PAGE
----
• Wanting Instant Results: An issue many of us are guilty of is our need (expectation?) for instant results. Most solutions take time, and few things will ever turn out perfectly in the first iteration. So, guard against Band-Aid fixes and quick-solutions that only look good for the short-term. The problem with this approach is the real issue is never actually addressed. A Band-aid is placed on it for short-term success but the issue will continue to fester—one step forward and two steps back.
  • Beware the Recency Effect: In a fast-paced work environment, it's easy to get caught up in the most recent issue. The most recent problem that appears on your radar screen tends to be the most critical because it's fresh. This is a well-known psychological phenomenon that we need to be mindful of because effective management requires that we don't react to every problem as if it must be fixed right away. Effective managers know—mostly by experience—that there are many issues to deal with and just because 'this issue' is happening 'right now' doesn't mean it's the more important issue to re-direct your focus on. This form of Band-Aid solution is known as reactive problem solving. A solution may come, but it's not usually the best solution for the long-term.
  • It's Not the Answer That Informs; It's the Questions: As stated earlier, if you're unable to understand the cause of the problem, it's impossible to solve it. The first step to truly understanding the issue at hand is to get your team involved to learn as much as possible about the problem. This can be accomplished by asking the W5H1 questions (Why, What, Where, Who, When, and How) to gain a better understanding of the problem. Is the issue in the SOP used? Or, is it how someone executed the SOP? Or, is it something else altogether? CORE Bites Issue #78 provided 30 excellent questions that can be used to get the clarity you need.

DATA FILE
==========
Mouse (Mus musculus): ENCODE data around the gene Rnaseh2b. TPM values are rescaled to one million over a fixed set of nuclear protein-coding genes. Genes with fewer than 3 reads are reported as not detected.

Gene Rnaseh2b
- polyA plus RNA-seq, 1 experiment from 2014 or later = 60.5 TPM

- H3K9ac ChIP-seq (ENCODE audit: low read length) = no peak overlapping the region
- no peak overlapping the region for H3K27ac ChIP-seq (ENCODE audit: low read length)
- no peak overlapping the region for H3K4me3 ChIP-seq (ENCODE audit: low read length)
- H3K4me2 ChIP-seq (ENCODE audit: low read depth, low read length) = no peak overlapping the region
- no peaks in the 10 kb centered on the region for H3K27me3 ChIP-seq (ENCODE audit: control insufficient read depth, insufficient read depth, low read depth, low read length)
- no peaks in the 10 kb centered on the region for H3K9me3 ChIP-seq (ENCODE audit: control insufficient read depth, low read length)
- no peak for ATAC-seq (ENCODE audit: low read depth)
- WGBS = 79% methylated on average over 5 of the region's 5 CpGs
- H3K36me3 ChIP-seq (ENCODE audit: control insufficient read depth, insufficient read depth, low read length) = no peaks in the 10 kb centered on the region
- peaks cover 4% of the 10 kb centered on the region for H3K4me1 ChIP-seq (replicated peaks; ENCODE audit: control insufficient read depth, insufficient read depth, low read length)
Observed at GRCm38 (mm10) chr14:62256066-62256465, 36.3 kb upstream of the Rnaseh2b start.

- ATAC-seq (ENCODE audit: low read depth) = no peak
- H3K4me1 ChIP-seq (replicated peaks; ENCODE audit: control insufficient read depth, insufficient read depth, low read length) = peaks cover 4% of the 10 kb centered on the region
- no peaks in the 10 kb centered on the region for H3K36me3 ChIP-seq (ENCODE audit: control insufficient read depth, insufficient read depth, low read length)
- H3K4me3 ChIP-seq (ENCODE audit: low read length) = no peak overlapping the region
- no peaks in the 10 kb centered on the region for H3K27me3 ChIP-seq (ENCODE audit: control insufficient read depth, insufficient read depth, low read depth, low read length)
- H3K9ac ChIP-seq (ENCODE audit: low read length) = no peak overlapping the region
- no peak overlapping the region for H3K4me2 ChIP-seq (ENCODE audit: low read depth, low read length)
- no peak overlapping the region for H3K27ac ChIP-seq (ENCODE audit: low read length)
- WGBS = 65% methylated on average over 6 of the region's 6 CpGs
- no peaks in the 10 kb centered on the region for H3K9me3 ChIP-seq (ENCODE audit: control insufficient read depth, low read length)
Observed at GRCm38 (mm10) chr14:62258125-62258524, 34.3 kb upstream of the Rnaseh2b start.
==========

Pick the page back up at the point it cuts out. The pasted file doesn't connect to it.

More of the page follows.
• Time for an SOP Tune-Up?: When process problems arise and it's discovered that many employees are not properly following procedures (remember Procedural Drift?), I've found that, generally, the reason they're not is because the procedure doesn't work well or wasn't designed well in the first place. In most cases, employees know what they're supposed to do, but find doing it differently than outlined in the SOP is better, faster, or more efficient. How many SOPs have become SOPs over time to accommodate a shortcoming or have been tweaked to accommodate work-arounds that make it quicker to achieve results? In the same manner that water finds the path of least resistance, humans look for the easiest way to get work done. Perhaps it's time to focus in on those problematic SOPs and give them a tune-up?
  • Training as a Band-Aid: Training is not a panacea to fix problems. Employee training cannot make up for poorly designed work processes (see Time for an SOP Tune-Up? above) or as a replacement for individual performance management. I've witnessed, on too many occasions, managers who are uncomfortable with confronting an employee who, instead of initiating a corrective action plan (like the CCD-4) with the offending employee, require everyone to attend a "training session." All this does is build frustration and resentment.

I'd love to hear how these HVAs work for you!

Neil Dempster, PhD, MBA
RESULTant™ and Behavioral Engineer

Quote of the Week

"There's no use talking about the problem unless you talk about the solution."

— Betty Williams —